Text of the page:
Yale Law says it will cover tuition for low-income students

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A student walks on the campus of Yale University in New Haven, Connecticut November 12, 2015. REUTERS/Shannon Stapleton

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  • New program to provide full-tuition scholarships to as many as 50 law students
  • Effort funded in part by a $20 million donation

(Reuters) - Yale Law School plans to wipe out tuition for low-income students starting in the fall, which its dean hopes will spark a wider move toward need-based financial aid in legal education.

For the next three years, the school will provide full-tuition scholarships for 45 to 50 students in its J.D. program whose family income falls below the federal poverty line (currently $27,750 in annual income) and whose assets are below $150,000.

That means about 9% of the class will automatically qualify for annual scholarships worth more than $70,000.

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The endowed program, which the school aims to grow over time, will apply to current first- and second-year students as well as the new class that starts in the fall.

“I want to provide as much support as we can to our highest need students,” said Yale Law Dean Heather Gerken in an interview Tuesday. “For students who come from below the poverty line, I want to be able to free them from the need to pay any tuition at all.”

Yale Law, which is No. 1 in the closely watched U.S. News & World Report law school rankings, has focused on diversifying its student body.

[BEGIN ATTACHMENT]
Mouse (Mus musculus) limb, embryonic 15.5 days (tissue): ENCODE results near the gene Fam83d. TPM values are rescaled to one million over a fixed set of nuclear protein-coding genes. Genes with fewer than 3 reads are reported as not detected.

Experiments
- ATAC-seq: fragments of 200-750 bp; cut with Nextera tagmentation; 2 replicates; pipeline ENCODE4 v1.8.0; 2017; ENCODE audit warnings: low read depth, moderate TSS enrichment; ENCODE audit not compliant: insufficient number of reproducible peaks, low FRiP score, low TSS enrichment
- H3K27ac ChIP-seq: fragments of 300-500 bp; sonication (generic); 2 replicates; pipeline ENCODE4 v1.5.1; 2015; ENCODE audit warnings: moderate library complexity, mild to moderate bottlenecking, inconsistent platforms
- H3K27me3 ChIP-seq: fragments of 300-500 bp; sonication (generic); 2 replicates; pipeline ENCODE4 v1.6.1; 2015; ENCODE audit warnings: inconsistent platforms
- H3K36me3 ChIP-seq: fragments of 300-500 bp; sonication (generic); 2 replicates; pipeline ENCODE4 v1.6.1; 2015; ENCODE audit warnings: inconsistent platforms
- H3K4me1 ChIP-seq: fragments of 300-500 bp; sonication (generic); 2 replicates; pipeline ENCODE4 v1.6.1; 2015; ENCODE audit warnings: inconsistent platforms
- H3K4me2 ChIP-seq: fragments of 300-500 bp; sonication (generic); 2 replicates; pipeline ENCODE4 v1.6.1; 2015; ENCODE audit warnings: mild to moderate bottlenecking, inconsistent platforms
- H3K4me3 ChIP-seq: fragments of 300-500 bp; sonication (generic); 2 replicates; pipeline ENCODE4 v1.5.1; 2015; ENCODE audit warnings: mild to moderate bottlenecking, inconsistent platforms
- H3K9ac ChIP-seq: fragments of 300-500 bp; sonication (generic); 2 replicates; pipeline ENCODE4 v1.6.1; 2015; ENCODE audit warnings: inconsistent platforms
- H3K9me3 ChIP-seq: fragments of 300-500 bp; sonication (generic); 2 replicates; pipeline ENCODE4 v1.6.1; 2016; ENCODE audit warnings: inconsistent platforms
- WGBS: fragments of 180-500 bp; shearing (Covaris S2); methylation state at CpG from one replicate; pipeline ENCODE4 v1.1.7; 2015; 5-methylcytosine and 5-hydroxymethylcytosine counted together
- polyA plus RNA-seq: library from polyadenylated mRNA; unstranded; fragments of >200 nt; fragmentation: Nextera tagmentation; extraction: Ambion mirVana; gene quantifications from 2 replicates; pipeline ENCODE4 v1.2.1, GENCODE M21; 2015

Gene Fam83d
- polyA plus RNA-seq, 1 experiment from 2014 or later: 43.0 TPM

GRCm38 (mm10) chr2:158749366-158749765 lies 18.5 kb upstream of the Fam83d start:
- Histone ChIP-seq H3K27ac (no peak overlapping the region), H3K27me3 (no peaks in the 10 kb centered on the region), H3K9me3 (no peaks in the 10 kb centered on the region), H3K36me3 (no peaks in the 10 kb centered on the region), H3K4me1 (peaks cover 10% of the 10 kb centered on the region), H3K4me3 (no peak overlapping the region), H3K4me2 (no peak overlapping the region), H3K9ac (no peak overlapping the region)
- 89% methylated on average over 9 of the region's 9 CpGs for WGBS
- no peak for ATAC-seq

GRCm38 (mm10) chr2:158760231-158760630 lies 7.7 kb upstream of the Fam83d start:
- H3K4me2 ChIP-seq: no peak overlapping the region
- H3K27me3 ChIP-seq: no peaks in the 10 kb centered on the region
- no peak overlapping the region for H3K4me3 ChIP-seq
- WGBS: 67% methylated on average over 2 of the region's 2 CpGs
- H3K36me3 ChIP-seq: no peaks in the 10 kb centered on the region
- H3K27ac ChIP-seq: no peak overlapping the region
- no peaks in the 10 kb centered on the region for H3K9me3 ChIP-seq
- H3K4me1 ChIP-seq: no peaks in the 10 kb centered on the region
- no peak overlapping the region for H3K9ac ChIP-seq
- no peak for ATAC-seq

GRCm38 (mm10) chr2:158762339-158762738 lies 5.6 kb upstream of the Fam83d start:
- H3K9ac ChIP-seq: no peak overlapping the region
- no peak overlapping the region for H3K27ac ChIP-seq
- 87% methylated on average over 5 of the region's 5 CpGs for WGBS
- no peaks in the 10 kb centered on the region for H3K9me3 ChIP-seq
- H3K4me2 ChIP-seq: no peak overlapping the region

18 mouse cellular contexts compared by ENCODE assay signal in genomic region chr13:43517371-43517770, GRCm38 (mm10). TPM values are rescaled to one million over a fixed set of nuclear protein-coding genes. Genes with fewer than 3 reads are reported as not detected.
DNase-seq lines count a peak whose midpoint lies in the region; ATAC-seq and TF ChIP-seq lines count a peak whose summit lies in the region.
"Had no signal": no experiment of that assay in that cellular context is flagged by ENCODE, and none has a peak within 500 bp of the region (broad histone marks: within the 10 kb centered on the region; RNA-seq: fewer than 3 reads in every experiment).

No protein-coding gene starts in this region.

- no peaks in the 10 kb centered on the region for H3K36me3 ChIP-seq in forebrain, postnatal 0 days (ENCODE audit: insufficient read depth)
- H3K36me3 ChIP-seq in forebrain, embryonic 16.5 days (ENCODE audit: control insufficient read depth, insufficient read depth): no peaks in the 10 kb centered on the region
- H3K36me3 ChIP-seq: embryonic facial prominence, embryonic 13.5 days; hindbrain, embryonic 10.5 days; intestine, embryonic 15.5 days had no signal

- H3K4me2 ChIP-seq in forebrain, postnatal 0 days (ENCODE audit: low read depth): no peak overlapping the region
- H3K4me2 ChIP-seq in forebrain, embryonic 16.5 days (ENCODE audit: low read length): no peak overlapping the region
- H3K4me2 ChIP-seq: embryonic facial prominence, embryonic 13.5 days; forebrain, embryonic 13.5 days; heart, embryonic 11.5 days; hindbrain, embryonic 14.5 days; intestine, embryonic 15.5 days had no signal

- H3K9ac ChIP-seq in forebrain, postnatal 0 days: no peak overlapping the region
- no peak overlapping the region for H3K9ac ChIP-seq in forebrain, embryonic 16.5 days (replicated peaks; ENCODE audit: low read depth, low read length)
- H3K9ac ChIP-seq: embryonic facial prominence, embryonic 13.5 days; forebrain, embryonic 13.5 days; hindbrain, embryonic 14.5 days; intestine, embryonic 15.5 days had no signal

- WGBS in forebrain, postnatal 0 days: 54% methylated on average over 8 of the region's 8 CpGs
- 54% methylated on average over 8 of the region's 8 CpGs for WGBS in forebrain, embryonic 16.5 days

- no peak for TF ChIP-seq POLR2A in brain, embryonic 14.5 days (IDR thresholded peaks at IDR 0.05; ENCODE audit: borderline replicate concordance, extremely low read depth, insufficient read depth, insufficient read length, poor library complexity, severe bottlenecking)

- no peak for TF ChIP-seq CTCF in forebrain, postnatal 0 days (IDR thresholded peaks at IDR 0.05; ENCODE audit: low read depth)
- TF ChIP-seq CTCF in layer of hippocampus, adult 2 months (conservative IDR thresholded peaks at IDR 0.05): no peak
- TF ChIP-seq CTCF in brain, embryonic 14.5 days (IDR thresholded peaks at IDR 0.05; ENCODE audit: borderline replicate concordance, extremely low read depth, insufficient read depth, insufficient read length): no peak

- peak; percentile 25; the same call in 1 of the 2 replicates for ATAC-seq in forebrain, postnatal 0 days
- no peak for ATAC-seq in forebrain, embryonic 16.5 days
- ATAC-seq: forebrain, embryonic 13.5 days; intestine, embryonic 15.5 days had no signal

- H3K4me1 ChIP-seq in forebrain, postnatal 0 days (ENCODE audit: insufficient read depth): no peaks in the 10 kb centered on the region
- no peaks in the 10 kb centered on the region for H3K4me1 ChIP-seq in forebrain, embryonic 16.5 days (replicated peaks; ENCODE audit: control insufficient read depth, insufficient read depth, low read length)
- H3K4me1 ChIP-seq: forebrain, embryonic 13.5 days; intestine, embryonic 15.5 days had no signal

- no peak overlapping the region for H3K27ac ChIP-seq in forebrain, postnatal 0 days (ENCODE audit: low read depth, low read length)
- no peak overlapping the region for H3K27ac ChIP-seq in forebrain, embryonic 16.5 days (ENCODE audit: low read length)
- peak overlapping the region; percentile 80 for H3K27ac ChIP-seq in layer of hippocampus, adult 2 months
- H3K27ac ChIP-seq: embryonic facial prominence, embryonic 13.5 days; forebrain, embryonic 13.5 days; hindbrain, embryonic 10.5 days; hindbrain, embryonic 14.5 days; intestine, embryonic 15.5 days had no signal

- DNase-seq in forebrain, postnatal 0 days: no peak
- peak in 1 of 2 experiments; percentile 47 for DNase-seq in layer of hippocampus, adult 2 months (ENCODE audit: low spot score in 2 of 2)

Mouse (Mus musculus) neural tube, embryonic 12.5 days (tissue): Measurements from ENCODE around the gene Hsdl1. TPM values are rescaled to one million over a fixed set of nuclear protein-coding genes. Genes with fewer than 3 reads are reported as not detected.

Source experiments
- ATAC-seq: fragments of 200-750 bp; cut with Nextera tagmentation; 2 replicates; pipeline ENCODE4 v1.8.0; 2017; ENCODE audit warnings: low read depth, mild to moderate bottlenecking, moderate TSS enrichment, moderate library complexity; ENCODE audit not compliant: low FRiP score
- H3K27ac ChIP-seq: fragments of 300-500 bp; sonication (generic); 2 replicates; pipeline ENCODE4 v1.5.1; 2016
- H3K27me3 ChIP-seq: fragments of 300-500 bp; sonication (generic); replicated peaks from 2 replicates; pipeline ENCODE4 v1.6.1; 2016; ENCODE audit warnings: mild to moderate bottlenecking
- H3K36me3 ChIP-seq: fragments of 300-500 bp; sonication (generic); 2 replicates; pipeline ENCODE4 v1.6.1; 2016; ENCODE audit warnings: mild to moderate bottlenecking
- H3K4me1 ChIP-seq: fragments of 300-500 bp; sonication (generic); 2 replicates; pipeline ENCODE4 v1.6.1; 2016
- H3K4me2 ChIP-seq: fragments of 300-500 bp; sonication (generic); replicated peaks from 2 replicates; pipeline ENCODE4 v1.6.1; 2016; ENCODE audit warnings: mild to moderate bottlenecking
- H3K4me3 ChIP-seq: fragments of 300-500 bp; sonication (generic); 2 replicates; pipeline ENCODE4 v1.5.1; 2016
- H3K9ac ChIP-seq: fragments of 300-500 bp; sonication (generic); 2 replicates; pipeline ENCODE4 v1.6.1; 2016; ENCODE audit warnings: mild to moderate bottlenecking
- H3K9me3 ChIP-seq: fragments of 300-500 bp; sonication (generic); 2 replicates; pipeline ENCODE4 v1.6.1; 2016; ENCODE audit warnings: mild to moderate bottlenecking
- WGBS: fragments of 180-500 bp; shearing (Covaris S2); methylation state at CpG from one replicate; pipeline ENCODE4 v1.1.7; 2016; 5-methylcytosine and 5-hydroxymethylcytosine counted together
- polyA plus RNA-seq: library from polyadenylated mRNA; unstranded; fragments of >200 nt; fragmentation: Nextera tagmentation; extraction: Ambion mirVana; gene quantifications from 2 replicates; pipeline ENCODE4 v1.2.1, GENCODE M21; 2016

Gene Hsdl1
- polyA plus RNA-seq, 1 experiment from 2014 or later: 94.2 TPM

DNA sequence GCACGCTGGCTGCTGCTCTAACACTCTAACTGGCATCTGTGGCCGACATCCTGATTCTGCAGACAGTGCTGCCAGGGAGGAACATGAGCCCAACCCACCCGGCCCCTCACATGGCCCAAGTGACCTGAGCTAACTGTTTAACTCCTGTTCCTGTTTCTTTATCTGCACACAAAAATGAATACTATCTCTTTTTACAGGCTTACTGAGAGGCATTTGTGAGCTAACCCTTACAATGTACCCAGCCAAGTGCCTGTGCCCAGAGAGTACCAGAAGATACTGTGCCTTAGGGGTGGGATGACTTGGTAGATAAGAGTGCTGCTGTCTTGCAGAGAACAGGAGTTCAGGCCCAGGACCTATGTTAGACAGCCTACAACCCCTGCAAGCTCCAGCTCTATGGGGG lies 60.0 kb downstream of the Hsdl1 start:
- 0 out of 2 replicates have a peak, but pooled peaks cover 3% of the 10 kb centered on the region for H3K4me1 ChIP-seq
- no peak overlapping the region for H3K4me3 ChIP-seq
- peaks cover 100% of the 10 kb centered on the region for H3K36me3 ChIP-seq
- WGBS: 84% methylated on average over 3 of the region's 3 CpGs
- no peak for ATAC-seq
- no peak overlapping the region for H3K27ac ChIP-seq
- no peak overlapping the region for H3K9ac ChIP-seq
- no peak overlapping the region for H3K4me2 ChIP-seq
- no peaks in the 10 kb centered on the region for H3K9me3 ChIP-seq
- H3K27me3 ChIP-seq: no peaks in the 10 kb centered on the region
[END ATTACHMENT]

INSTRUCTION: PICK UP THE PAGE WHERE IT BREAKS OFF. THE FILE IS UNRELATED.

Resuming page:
Since 2016, Yale says it has admitted six of its most diverse law classes on record and approximately one in six of its current first-year students are the first in their families to graduate from college.

According to Yale, it and Harvard are the only law schools that award financial aid based only on financial need.

Most schools focus on “merit” scholarships, which they use to bring in applicants with high Law School Admission Test scores and undergraduate grade-point averages. Those high scores help boost a school’s U.S. News ranking.

Yale already provides financial aid to about three-quarters of its students, but the new scholarship will be the first to cover all tuition. It doesn't include living expenses, which the school estimates to be about $21,000 per year.

The program is funded in part through a combination of private donations. Yale Law alumna Soledad Hurst and her husband, Robert, a former vice chairman at Goldman Sachs, made a founding donation of $20 million. Additional funding comes from David and Patricia Nierenberg and Gene and Carol Ludwig.

Gerken said she hopes the new program will prompt other law schools to allocate more funding to need-based scholarships and move away from merit-based financial aid.

"I’m really hoping everyone follows us on this," she said.

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Karen Sloan reports on law firms, law schools, and the business of law. Reach her at karen.sloan@thomsonreuters.com